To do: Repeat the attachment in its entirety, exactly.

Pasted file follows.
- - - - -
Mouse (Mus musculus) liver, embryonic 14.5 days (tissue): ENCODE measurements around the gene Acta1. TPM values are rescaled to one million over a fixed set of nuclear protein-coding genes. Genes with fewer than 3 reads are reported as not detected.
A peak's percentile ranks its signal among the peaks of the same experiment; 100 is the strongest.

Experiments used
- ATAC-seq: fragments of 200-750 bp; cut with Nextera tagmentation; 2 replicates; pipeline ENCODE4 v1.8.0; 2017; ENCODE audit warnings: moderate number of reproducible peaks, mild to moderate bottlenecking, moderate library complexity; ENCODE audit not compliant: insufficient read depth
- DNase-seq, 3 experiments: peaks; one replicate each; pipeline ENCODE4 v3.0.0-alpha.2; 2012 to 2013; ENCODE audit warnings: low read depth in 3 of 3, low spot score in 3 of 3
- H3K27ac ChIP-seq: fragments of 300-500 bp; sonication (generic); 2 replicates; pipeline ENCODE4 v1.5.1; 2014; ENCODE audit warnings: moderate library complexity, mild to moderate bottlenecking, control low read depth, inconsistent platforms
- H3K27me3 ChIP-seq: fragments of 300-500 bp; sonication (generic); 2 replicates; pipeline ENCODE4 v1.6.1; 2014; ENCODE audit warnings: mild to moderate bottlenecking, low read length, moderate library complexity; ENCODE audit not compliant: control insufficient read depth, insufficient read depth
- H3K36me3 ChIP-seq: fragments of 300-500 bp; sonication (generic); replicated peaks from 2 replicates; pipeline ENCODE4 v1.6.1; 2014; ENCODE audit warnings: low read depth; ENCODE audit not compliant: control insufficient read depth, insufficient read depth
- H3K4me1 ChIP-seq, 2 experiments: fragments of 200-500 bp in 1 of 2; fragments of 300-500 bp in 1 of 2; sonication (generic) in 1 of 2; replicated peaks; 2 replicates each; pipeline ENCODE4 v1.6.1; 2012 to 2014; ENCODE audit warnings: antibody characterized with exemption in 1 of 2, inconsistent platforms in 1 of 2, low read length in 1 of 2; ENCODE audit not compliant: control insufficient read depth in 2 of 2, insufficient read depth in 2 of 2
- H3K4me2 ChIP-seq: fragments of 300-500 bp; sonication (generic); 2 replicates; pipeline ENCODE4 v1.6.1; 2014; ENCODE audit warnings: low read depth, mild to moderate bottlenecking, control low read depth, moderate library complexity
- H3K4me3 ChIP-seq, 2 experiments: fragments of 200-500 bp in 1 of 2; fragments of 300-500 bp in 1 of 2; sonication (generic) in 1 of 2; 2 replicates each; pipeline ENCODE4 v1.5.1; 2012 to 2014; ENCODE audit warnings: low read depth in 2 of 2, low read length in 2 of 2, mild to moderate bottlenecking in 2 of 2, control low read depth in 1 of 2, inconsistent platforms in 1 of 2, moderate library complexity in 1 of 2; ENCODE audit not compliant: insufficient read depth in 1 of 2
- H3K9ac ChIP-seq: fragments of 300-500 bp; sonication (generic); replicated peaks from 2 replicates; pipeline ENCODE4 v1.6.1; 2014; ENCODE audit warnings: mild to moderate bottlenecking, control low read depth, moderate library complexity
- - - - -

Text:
Mouse (Mus musculus) liver, embryonic 14.5 days (tissue): ENCODE measurements around the gene Acta1. TPM values are rescaled to one million over a fixed set of nuclear protein-coding genes. Genes with fewer than 3 reads are reported as not detected.
A peak's percentile ranks its signal among the peaks of the same experiment; 100 is the strongest.

Experiments used
- ATAC-seq: fragments of 200-750 bp; cut with Nextera tagmentation; 2 replicates; pipeline ENCODE4 v1.8.0; 2017; ENCODE audit warnings: moderate number of reproducible peaks, mild to moderate bottlenecking, moderate library complexity; ENCODE audit not compliant: insufficient read depth
- DNase-seq, 3 experiments: peaks; one replicate each; pipeline ENCODE4 v3.0.0-alpha.2; 2012 to 2013; ENCODE audit warnings: low read depth in 3 of 3, low spot score in 3 of 3
- H3K27ac ChIP-seq: fragments of 300-500 bp; sonication (generic); 2 replicates; pipeline ENCODE4 v1.5.1; 2014; ENCODE audit warnings: moderate library complexity, mild to moderate bottlenecking, control low read depth, inconsistent platforms
- H3K27me3 ChIP-seq: fragments of 300-500 bp; sonication (generic); 2 replicates; pipeline ENCODE4 v1.6.1; 2014; ENCODE audit warnings: mild to moderate bottlenecking, low read length, moderate library complexity; ENCODE audit not compliant: control insufficient read depth, insufficient read depth
- H3K36me3 ChIP-seq: fragments of 300-500 bp; sonication (generic); replicated peaks from 2 replicates; pipeline ENCODE4 v1.6.1; 2014; ENCODE audit warnings: low read depth; ENCODE audit not compliant: control insufficient read depth, insufficient read depth
- H3K4me1 ChIP-seq, 2 experiments: fragments of 200-500 bp in 1 of 2; fragments of 300-500 bp in 1 of 2; sonication (generic) in 1 of 2; replicated peaks; 2 replicates each; pipeline ENCODE4 v1.6.1; 2012 to 2014; ENCODE audit warnings: antibody characterized with exemption in 1 of 2, inconsistent platforms in 1 of 2, low read length in 1 of 2; ENCODE audit not compliant: control insufficient read depth in 2 of 2, insufficient read depth in 2 of 2
- H3K4me2 ChIP-seq: fragments of 300-500 bp; sonication (generic); 2 replicates; pipeline ENCODE4 v1.6.1; 2014; ENCODE audit warnings: low read depth, mild to moderate bottlenecking, control low read depth, moderate library complexity
- H3K4me3 ChIP-seq, 2 experiments: fragments of 200-500 bp in 1 of 2; fragments of 300-500 bp in 1 of 2; sonication (generic) in 1 of 2; 2 replicates each; pipeline ENCODE4 v1.5.1; 2012 to 2014; ENCODE audit warnings: low read depth in 2 of 2, low read length in 2 of 2, mild to moderate bottlenecking in 2 of 2, control low read depth in 1 of 2, inconsistent platforms in 1 of 2, moderate library complexity in 1 of 2; ENCODE audit not compliant: insufficient read depth in 1 of 2
- H3K9ac ChIP-seq: fragments of 300-500 bp; sonication (generic); replicated peaks from 2 replicates; pipeline ENCODE4 v1.6.1; 2014; ENCODE audit warnings: mild to moderate bottlenecking, control low read depth, moderate library complexity